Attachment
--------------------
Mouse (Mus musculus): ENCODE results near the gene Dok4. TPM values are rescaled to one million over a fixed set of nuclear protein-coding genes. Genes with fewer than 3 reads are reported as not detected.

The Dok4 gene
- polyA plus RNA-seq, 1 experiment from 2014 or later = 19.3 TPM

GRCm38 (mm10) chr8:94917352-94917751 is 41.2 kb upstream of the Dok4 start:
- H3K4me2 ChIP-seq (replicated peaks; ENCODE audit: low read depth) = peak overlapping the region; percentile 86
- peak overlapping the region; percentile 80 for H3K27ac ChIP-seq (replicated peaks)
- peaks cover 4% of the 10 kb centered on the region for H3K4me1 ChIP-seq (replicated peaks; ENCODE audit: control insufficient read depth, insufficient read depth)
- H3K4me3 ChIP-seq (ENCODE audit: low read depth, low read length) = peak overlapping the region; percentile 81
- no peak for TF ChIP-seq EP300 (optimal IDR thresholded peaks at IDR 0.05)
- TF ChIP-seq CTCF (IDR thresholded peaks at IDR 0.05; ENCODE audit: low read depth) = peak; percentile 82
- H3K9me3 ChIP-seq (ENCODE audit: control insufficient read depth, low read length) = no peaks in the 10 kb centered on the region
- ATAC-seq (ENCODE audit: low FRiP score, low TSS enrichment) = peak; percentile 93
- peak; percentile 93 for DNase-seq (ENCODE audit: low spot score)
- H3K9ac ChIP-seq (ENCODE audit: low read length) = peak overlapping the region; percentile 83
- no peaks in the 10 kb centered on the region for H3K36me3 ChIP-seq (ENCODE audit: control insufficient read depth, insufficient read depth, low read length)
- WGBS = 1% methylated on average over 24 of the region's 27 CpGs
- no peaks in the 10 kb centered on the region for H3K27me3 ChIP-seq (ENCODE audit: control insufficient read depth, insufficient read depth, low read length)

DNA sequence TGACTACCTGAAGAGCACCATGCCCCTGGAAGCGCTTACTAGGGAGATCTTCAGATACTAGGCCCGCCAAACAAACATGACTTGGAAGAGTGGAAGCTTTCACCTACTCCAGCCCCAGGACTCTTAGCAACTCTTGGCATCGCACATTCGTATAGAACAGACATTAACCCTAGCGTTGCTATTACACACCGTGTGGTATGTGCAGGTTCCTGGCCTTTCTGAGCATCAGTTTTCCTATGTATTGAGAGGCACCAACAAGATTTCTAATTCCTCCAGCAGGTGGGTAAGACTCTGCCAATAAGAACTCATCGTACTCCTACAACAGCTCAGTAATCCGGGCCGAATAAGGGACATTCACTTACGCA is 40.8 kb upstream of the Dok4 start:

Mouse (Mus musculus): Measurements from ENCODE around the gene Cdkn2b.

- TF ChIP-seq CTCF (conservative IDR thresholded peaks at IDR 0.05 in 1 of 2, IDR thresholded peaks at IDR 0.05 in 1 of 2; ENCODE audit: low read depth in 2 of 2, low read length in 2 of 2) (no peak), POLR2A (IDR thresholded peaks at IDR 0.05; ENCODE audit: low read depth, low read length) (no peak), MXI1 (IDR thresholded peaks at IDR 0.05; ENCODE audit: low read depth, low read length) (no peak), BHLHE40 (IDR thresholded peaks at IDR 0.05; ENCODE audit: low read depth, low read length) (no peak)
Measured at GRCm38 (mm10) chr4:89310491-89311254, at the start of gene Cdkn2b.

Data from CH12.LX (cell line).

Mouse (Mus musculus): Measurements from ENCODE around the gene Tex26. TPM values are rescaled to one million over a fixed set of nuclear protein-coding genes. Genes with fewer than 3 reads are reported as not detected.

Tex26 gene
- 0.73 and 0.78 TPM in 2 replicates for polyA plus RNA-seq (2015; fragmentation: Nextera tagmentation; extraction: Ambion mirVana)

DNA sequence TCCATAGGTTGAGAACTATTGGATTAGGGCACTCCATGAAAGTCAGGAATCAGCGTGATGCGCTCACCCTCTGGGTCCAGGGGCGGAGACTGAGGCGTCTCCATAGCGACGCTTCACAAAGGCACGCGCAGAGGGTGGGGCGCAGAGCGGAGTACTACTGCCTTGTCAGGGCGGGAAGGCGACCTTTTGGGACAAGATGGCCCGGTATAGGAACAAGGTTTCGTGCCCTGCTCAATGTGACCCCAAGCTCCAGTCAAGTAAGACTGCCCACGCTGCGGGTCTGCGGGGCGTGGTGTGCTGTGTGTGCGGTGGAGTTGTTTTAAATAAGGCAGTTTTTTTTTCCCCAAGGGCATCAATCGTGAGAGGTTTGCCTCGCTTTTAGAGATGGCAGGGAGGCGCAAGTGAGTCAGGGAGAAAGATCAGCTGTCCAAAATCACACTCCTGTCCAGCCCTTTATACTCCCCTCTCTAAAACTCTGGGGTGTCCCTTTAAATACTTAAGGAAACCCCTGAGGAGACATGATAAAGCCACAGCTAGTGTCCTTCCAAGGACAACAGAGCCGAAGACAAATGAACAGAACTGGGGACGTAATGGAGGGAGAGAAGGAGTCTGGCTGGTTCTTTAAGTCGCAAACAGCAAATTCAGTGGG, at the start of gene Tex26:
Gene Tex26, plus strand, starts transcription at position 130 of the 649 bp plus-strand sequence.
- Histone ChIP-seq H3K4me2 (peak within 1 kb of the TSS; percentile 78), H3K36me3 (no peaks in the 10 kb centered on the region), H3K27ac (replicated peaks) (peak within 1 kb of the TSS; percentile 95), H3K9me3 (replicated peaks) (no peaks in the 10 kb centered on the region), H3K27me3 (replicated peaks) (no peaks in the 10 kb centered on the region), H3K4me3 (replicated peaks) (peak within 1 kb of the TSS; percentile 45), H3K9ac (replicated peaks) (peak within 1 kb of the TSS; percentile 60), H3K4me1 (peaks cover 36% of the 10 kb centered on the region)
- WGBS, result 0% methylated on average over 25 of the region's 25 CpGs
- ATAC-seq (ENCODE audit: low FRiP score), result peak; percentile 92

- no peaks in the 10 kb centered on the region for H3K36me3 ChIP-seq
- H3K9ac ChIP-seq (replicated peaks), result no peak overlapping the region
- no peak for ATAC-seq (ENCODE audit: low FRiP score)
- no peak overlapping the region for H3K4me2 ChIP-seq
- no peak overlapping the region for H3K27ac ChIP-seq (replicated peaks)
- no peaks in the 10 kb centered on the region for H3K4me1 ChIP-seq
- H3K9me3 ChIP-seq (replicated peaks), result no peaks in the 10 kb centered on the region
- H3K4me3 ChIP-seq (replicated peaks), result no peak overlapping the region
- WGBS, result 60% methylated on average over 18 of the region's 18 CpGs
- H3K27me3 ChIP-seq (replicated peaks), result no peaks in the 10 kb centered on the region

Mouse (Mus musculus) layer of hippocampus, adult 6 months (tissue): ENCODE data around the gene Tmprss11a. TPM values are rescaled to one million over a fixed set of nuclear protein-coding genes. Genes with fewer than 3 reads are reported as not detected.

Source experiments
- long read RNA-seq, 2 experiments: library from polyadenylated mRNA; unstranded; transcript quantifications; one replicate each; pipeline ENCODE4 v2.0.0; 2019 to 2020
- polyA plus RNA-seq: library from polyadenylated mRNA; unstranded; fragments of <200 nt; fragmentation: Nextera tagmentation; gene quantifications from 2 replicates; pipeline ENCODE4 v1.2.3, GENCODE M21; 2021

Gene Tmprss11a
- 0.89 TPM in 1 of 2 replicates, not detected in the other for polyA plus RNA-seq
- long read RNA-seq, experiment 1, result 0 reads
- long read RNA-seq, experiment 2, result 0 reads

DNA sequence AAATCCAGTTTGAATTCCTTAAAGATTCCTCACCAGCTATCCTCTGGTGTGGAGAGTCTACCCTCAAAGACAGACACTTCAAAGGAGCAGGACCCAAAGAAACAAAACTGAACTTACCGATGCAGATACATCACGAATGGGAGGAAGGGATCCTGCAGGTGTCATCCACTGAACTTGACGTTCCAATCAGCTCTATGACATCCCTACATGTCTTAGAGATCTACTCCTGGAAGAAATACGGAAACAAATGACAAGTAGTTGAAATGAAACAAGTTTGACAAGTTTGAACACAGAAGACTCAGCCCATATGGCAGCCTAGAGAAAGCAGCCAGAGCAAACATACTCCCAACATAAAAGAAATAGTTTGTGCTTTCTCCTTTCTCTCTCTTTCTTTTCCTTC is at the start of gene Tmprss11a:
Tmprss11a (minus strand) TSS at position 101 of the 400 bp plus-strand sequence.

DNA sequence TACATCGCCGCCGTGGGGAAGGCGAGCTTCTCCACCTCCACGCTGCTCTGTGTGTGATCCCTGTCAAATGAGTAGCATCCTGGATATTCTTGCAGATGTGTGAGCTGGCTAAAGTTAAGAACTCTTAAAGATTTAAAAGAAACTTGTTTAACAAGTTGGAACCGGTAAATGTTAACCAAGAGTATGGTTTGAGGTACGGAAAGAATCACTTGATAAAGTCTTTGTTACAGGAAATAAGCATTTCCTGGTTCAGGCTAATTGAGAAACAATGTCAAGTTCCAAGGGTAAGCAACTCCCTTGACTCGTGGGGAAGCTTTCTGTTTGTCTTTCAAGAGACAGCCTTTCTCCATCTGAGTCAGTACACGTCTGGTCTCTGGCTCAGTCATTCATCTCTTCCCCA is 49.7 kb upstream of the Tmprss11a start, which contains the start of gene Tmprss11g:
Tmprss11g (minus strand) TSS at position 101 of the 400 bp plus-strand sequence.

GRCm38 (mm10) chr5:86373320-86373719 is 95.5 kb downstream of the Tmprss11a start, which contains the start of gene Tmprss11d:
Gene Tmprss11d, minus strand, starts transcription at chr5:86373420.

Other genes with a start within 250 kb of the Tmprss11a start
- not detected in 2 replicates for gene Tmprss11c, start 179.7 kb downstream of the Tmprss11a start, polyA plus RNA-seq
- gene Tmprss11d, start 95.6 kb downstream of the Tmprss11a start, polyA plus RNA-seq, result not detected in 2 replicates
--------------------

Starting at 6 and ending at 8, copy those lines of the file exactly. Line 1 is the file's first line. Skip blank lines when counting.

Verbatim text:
- peak overlapping the region; percentile 80 for H3K27ac ChIP-seq (replicated peaks)
- peaks cover 4% of the 10 kb centered on the region for H3K4me1 ChIP-seq (replicated peaks; ENCODE audit: control insufficient read depth, insufficient read depth)
- H3K4me3 ChIP-seq (ENCODE audit: low read depth, low read length) = peak overlapping the region; percentile 81